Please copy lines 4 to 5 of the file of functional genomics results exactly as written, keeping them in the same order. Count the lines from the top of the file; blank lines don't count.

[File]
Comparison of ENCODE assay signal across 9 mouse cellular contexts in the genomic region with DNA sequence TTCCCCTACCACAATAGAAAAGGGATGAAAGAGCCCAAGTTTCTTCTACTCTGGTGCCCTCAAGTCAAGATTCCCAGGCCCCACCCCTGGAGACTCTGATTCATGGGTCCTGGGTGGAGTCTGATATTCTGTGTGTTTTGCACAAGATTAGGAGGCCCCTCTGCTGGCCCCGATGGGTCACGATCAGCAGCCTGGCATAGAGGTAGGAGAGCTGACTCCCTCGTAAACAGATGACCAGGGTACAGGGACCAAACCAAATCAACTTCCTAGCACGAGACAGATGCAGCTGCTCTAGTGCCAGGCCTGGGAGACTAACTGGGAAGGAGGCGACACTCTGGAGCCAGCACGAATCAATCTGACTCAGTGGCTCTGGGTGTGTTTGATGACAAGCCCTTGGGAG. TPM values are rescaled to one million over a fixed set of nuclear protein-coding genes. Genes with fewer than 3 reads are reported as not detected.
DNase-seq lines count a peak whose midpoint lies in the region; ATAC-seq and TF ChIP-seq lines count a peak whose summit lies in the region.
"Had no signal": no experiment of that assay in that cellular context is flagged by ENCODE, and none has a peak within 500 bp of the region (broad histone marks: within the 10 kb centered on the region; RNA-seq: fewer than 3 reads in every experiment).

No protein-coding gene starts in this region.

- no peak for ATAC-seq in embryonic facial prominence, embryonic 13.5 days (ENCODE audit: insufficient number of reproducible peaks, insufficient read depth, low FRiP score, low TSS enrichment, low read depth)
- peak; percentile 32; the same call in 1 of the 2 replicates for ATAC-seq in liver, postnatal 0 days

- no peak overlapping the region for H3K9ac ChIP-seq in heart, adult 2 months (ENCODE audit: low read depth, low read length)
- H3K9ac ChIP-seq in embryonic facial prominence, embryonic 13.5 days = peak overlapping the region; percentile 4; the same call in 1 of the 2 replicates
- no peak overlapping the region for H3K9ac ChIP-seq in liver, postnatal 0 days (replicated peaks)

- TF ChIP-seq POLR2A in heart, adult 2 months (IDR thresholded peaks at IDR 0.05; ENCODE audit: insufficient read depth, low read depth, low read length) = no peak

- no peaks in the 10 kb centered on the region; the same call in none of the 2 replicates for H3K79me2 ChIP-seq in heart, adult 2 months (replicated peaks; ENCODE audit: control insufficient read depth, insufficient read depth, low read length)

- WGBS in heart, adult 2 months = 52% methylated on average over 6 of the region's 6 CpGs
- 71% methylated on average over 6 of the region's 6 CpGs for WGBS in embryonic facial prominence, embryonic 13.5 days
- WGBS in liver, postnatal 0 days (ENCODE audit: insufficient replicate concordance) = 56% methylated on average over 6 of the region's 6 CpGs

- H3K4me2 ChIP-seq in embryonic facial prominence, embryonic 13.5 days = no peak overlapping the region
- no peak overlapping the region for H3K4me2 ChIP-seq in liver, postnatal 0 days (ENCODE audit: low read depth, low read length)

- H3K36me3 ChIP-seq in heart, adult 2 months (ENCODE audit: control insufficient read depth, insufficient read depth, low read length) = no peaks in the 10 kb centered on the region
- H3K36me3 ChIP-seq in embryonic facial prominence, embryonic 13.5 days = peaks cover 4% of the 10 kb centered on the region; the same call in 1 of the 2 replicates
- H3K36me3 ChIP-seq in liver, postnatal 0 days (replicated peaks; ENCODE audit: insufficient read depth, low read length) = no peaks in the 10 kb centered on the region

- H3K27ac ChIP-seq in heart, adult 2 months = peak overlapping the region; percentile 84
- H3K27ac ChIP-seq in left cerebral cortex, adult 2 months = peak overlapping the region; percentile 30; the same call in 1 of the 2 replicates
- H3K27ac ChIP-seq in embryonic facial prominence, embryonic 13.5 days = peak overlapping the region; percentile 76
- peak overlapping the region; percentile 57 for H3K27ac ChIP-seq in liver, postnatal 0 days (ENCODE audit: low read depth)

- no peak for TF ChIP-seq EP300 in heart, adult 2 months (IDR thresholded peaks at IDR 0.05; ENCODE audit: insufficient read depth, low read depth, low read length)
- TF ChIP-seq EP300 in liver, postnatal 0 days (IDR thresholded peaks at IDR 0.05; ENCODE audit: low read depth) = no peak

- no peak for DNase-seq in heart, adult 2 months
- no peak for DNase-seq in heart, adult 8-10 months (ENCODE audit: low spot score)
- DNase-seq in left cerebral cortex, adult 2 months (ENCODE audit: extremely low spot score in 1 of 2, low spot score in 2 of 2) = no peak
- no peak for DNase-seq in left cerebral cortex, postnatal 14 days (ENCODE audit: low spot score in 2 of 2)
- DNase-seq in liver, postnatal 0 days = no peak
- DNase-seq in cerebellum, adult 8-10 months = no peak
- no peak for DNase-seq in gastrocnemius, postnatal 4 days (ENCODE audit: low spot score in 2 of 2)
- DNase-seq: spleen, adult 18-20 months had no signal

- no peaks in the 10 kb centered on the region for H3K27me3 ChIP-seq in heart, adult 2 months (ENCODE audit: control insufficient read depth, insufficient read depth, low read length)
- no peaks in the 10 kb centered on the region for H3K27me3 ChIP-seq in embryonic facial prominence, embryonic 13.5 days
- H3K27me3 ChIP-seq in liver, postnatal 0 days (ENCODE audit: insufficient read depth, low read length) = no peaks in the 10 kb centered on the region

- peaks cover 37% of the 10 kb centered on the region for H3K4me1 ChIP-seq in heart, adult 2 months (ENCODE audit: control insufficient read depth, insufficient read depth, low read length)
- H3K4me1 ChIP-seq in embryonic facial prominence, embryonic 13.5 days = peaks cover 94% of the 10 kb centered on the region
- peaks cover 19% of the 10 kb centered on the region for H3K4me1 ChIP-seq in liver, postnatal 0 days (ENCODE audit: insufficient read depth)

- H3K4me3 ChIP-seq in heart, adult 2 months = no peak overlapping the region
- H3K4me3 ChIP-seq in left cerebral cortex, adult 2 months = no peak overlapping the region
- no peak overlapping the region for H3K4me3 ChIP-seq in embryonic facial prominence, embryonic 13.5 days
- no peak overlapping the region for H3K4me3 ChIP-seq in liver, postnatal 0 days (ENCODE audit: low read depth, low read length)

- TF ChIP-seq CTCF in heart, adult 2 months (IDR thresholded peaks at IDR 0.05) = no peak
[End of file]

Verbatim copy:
No protein-coding gene starts in this region.

- no peak for ATAC-seq in embryonic facial prominence, embryonic 13.5 days (ENCODE audit: insufficient number of reproducible peaks, insufficient read depth, low FRiP score, low TSS enrichment, low read depth)